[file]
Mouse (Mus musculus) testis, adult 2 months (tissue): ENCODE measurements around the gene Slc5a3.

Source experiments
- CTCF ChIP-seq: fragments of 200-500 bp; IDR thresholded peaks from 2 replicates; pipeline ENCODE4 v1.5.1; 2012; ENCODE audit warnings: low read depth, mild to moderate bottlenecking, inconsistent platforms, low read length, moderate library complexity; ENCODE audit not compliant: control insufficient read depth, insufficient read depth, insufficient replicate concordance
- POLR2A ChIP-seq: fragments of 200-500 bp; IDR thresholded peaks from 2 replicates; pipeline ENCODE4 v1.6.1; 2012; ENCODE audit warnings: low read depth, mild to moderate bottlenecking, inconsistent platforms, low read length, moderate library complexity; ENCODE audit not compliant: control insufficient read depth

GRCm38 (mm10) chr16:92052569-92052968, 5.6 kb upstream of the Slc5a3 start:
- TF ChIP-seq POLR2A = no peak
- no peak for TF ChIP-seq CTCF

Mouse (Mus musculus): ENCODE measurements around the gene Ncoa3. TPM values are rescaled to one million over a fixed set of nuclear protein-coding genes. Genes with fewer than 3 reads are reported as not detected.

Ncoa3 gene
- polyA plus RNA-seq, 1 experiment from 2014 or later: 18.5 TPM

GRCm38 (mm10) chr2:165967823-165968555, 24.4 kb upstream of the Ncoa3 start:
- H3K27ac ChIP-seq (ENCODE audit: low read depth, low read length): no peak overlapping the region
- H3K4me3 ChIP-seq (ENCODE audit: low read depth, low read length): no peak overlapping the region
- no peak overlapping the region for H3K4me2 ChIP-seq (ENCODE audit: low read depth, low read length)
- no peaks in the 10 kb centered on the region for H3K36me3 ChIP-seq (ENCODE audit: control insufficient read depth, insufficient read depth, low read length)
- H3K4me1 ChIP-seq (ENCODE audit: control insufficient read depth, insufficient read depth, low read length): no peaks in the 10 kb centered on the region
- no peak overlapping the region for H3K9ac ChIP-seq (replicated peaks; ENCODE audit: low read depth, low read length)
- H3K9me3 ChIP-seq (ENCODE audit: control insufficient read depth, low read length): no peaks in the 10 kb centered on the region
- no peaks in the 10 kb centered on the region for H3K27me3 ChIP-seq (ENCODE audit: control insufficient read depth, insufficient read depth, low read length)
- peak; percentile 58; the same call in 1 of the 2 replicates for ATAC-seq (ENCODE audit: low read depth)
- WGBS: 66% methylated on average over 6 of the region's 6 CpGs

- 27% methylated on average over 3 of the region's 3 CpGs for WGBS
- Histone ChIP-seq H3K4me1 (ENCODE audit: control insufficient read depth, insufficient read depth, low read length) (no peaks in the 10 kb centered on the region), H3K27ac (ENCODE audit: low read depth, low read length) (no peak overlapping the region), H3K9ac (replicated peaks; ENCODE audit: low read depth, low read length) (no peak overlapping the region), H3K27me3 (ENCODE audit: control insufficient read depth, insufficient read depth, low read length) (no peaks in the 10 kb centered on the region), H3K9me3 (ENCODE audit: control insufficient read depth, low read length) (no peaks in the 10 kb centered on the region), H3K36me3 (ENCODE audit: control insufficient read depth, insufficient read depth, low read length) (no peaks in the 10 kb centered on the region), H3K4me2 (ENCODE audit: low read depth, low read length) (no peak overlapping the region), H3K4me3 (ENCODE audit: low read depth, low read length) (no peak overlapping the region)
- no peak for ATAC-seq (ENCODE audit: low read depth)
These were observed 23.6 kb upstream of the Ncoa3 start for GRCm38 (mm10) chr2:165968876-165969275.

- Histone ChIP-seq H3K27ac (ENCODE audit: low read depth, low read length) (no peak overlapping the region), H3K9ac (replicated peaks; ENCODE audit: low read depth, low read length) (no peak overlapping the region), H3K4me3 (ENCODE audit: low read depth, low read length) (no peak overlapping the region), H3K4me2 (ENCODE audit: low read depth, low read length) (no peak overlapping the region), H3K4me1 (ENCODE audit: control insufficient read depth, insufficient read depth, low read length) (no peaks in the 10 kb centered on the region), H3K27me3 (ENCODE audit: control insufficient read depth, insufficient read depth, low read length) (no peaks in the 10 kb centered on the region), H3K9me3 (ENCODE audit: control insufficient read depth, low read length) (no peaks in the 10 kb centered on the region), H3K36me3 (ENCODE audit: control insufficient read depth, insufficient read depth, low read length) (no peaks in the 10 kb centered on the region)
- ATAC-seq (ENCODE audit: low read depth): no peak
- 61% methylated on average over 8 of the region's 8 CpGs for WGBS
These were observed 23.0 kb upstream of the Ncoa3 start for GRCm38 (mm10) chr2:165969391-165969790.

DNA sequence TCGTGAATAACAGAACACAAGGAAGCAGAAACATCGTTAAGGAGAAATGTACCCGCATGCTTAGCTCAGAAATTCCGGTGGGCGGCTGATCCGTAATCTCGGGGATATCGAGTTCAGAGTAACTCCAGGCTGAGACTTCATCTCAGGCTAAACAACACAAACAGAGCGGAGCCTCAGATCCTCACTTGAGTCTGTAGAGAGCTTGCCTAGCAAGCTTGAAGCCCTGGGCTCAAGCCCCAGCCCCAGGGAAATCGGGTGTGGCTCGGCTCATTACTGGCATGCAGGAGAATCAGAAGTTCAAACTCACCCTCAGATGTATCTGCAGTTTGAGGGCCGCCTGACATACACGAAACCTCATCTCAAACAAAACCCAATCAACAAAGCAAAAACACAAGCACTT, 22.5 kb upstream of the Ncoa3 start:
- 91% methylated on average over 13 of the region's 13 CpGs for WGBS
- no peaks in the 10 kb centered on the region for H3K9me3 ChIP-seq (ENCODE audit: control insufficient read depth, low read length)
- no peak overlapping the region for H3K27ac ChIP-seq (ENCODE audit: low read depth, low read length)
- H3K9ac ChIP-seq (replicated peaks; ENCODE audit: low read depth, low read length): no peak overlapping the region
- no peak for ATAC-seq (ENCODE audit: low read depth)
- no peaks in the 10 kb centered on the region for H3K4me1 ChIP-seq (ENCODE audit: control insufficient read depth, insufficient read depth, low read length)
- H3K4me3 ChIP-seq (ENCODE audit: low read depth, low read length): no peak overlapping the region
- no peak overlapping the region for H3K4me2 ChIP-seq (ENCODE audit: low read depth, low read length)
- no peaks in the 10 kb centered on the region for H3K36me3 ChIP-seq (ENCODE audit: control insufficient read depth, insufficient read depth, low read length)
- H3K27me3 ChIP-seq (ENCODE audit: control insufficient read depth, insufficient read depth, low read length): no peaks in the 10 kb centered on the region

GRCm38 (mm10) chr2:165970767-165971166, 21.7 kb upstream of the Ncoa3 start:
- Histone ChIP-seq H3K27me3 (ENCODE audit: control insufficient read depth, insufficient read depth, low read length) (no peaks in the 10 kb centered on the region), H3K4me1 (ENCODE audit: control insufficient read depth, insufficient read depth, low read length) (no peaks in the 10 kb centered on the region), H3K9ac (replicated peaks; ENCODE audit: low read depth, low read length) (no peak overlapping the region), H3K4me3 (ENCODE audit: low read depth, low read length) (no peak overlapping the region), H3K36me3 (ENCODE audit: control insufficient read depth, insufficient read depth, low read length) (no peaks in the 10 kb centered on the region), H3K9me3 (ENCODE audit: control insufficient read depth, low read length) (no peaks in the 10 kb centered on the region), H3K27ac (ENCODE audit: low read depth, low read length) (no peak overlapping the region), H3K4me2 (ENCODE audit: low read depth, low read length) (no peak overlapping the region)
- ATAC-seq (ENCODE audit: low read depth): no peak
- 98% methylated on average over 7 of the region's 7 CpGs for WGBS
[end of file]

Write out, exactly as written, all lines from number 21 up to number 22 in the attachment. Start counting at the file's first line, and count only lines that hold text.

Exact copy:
- WGBS: 66% methylated on average over 6 of the region's 6 CpGs

- 27% methylated on average over 3 of the region's 3 CpGs for WGBS